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Published on 04/11/2016
Published on 11/19/2015
22% of Brazilians Live in Poverty, According to Study
10/31/2017 - 10h16
FROM SÃO PAULO
A new metric now being used by the World Bank to measure the number of people who live below the poverty line has raised from 8.9 million to 45.5 million the number of Brazilians considered to be poor - or to 1/5th of the total population.
The institution decided to add to its traditional measurement of the poverty line - which traces the lowest level of daily consumption of less than US$ 1.90 - with other indicators which are more tailored to the reality of each country.
A new line has been set at US$ 3.20, which represents the average poverty line for low income countries. Another line has been set at US$ 5.50 per day, which corresponds to the average poverty line for higher middle-income countries, which includes Brazil.
"Being poor in Malawi or Madagascar is different than being poor in Chile, Brazil or Poland", said Francisco Ferreira, an economist from the World Bank.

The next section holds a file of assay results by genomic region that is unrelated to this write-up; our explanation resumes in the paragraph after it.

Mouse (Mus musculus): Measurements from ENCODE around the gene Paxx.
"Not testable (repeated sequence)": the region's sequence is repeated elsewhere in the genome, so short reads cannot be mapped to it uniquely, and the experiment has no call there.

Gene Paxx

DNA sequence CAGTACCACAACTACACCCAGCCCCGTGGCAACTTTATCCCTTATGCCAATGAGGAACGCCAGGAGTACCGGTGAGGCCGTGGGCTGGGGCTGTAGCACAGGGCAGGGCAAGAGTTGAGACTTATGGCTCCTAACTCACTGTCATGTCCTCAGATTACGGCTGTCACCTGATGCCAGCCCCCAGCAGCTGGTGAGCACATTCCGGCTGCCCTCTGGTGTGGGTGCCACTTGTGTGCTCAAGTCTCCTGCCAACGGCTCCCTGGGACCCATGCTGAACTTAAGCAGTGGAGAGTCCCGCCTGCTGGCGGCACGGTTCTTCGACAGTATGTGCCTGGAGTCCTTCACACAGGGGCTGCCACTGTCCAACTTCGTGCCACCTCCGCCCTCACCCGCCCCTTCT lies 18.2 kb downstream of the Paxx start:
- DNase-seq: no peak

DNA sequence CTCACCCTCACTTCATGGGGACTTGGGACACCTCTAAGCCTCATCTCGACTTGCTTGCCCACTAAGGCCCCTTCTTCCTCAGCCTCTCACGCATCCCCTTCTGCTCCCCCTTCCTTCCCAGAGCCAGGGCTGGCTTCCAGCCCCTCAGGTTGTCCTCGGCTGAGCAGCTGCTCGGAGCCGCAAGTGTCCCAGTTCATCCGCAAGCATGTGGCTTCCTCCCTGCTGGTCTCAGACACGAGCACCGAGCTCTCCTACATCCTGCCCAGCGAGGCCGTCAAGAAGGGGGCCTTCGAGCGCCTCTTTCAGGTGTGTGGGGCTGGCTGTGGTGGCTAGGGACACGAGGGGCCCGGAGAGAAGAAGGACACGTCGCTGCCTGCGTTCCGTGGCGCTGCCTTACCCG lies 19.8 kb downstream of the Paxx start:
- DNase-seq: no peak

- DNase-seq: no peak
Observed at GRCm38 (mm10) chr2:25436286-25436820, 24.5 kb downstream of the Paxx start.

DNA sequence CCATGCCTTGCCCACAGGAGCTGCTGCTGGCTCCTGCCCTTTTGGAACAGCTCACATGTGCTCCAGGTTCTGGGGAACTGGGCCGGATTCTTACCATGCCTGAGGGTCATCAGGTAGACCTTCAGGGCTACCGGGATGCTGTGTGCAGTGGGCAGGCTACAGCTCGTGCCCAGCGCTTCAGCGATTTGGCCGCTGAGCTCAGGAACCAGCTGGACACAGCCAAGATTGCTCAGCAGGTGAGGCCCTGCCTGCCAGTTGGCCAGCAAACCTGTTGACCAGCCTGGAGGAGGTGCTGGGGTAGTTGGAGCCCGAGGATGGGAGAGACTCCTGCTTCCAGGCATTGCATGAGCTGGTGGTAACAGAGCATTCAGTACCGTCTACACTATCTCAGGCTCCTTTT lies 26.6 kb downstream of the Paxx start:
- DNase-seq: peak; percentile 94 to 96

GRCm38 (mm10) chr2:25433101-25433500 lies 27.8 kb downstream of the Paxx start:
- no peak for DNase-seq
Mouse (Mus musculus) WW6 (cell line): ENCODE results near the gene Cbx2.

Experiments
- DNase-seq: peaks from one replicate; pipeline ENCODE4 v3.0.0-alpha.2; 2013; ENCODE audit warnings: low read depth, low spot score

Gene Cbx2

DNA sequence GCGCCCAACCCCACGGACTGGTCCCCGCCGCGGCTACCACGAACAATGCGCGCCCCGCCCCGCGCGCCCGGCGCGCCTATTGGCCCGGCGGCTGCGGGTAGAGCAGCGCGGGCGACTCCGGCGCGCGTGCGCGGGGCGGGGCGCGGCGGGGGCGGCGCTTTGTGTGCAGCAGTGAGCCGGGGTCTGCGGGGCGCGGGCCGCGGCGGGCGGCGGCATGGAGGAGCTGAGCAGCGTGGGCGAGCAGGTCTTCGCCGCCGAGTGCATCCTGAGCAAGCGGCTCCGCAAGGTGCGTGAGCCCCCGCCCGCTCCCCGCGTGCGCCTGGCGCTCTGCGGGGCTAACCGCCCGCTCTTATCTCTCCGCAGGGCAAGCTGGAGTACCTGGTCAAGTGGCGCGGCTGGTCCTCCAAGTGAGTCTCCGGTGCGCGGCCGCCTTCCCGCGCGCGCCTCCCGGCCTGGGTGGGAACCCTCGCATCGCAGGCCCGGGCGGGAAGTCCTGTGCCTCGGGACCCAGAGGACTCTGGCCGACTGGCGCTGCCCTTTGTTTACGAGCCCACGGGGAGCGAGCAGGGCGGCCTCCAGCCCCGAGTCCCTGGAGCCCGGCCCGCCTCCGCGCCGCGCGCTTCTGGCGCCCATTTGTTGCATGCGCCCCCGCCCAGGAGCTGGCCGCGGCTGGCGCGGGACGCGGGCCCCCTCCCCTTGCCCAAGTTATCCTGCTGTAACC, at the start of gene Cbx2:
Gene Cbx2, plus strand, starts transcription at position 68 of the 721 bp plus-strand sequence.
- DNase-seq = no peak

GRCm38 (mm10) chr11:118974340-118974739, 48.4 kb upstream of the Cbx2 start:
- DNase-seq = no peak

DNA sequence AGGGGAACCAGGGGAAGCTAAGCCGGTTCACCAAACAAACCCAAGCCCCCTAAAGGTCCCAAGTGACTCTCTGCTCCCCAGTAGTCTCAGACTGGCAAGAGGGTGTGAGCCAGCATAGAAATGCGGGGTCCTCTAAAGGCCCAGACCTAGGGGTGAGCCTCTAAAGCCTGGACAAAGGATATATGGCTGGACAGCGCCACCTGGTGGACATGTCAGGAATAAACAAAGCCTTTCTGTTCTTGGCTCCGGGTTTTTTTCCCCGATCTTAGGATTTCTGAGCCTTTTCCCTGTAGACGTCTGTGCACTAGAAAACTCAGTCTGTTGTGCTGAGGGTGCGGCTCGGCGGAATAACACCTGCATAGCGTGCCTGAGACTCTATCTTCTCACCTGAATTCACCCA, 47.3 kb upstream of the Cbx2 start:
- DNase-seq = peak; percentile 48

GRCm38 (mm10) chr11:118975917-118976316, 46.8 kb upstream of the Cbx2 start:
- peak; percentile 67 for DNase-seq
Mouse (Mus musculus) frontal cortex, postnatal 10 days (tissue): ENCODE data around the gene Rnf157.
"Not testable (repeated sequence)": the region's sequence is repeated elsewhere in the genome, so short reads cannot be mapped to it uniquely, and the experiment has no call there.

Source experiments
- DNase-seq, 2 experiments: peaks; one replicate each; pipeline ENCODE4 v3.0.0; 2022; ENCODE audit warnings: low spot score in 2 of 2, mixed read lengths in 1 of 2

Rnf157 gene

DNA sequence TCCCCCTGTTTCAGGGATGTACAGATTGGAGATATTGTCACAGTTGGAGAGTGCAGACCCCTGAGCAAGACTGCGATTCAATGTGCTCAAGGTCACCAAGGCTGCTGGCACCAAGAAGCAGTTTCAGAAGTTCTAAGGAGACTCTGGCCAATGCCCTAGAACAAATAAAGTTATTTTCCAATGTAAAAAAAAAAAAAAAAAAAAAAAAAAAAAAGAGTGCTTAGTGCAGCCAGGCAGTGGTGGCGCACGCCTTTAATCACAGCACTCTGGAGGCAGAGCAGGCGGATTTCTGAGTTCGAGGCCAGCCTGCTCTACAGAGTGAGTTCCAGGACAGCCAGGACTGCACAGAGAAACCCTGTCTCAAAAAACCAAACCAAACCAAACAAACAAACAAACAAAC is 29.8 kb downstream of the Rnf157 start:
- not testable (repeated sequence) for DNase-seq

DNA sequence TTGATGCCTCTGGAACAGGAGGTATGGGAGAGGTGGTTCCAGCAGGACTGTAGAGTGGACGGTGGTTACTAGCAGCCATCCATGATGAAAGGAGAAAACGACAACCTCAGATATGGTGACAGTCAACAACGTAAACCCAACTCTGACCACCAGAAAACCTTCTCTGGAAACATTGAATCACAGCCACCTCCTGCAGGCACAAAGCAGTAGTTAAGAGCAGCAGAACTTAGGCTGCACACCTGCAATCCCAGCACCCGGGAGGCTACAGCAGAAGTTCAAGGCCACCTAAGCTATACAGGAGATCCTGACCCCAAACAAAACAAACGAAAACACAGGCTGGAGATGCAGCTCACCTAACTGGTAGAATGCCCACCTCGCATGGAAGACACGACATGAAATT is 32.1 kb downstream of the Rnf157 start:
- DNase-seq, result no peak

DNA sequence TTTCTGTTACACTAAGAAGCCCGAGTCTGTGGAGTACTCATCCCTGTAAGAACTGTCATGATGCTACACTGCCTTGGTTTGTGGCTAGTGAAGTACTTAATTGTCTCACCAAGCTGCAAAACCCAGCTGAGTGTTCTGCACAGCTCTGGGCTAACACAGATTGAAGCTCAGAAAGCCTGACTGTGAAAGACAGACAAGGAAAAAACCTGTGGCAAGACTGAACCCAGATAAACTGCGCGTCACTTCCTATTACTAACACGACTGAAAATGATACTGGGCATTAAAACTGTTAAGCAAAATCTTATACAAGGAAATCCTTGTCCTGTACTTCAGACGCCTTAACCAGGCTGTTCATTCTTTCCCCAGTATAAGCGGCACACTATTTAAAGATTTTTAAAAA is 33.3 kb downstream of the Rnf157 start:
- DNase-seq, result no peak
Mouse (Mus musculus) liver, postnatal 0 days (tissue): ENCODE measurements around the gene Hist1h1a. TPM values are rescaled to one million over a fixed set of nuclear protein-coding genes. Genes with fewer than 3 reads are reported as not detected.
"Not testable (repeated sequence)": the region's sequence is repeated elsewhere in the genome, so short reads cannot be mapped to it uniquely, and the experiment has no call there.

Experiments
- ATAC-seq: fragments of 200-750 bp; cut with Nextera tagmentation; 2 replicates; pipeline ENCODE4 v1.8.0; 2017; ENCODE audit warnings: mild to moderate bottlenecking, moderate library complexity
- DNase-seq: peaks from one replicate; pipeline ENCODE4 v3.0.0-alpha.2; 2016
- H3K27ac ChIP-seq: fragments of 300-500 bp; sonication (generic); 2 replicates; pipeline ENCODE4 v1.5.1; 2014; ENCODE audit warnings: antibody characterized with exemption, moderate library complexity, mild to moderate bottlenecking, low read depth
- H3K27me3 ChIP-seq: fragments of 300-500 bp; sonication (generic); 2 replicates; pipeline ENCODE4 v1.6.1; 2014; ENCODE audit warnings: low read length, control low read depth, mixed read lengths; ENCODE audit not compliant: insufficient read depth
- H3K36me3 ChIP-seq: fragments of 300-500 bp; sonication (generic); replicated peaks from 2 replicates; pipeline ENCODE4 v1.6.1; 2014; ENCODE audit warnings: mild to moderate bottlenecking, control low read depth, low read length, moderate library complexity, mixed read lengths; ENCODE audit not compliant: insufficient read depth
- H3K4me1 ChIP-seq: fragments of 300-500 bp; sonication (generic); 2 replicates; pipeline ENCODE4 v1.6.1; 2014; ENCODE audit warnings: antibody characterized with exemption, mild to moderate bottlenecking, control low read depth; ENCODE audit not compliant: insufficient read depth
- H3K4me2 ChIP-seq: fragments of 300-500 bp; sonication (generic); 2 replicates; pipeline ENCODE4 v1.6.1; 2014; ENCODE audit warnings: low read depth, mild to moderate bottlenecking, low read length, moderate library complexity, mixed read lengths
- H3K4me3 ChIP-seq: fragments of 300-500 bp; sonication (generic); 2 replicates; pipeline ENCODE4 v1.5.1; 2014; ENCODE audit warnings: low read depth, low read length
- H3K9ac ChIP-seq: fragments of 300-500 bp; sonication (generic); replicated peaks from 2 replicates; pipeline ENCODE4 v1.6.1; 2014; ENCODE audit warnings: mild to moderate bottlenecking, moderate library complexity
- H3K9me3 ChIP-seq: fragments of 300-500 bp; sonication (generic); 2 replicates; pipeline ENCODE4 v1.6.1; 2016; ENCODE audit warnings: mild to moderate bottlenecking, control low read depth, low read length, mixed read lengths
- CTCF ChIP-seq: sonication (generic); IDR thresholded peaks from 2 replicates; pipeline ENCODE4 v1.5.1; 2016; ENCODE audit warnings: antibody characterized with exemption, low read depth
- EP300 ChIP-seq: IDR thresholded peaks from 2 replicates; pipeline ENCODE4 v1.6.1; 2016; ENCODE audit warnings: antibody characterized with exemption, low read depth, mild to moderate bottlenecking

In the case of countries like Brazil, the number of people who live below the line of US$ 1.90 is small.
"Very few people live on US$ 1.90 per day in Brazil, thank God. But anyone who lives on US$ 2.00 is still poor by Brazilian standards and by the standards of other higher middle-income countries", he said.
The scale of US$ 1.90 will continue to be used as the primary measure by the bank as a benchmark for the eradication of extreme poverty in the world by 2030.
Translated by LLOYD HARDER
|The reality of those living in the poor pockets of São Paulo is tough, as entire families live on a poor, repetitive and industrialized diet|